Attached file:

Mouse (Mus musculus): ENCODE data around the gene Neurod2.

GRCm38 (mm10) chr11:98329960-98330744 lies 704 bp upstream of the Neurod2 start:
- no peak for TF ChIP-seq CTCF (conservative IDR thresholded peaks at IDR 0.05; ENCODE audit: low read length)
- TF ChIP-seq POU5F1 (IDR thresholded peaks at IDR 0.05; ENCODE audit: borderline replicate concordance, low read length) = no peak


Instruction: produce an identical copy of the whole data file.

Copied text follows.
Mouse (Mus musculus): ENCODE data around the gene Neurod2.

GRCm38 (mm10) chr11:98329960-98330744 lies 704 bp upstream of the Neurod2 start:
- no peak for TF ChIP-seq CTCF (conservative IDR thresholded peaks at IDR 0.05; ENCODE audit: low read length)
- TF ChIP-seq POU5F1 (IDR thresholded peaks at IDR 0.05; ENCODE audit: borderline replicate concordance, low read length) = no peak